A casino is a place where people can find a variety of ways to gamble under one roof. Gambling probably predates recorded history, but the casino as a gathering place to do it didn’t develop until the 16th century when a gambling craze swept Europe and Italian nobles started holding parties at places called ridotti [Source: Schwartz].

Modern casinos offer many amenities designed to keep people in their doors for longer periods of time, including musical shows, restaurants, free drinks and shops. But the main draw remains the games of chance that give casinos their billions in profits each year. Slot machines, baccarat, blackjack, roulette, craps and keno provide the action that draws in the crowds.

Because so much money changes hands within a casino, security is paramount. Security personnel watch over the games with a view to spot any cheating or other suspicious activity, and the routines of the games themselves help to deter fraud. For instance, the way dealers shuffle and deal cards and where the betting spots are located on the table follow certain patterns that make it easier for security to spot any deviation from them.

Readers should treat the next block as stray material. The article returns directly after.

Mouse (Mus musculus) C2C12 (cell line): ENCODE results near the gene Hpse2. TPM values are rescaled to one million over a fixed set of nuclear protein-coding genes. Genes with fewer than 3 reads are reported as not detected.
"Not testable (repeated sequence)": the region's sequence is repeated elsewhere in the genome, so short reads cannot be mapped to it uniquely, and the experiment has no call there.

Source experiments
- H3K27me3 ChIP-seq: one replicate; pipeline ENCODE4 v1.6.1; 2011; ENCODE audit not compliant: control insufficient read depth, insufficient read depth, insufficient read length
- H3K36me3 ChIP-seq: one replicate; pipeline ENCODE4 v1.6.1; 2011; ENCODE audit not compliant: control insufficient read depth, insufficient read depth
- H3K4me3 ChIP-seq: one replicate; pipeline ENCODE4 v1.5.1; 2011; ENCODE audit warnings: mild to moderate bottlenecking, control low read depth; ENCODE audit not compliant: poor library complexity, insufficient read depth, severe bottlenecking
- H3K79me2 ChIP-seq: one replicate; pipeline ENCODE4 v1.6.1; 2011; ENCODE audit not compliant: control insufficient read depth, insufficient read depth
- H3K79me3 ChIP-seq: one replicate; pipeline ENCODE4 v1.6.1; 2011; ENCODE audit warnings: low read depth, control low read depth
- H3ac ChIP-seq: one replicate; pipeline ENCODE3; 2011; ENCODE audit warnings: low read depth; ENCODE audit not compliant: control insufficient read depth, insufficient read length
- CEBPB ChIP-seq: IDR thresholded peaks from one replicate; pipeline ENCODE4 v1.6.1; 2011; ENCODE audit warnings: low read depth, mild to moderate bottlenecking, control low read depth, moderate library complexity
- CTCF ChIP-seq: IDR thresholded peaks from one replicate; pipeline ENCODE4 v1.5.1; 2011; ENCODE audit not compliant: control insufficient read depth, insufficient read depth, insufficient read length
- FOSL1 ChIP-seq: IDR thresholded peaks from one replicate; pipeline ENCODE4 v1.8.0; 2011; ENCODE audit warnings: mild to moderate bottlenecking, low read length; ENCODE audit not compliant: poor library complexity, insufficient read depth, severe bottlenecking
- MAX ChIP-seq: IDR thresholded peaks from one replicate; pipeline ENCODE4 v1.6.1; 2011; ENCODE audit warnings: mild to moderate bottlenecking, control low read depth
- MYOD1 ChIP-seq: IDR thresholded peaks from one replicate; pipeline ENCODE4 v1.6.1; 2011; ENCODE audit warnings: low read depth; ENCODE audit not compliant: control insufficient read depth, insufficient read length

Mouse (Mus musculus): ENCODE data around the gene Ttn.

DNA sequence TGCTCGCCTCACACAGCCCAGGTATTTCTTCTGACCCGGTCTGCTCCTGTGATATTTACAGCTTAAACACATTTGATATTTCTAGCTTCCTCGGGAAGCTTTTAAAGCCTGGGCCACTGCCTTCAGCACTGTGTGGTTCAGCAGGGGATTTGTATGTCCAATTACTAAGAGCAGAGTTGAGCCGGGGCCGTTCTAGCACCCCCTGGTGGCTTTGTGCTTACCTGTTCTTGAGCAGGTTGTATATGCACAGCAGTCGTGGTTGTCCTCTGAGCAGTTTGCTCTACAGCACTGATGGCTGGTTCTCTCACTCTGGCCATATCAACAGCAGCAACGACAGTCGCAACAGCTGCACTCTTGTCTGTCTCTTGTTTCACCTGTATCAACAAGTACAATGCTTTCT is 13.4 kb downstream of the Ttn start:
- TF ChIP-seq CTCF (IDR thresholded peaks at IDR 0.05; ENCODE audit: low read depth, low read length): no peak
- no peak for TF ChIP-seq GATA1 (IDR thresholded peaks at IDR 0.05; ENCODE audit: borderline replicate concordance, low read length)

The largest casino in the world is the Venetian Macau, which covers a vast area and has more than 2,000 gaming tables. While the casino business is booming, mob involvement has kept it from becoming as widespread as the lottery and horse racing. However, crackdowns by the federal government and the threat of losing a gambling license if even the smallest hint of mob ties is discovered have kept legitimate owners away from the criminal element.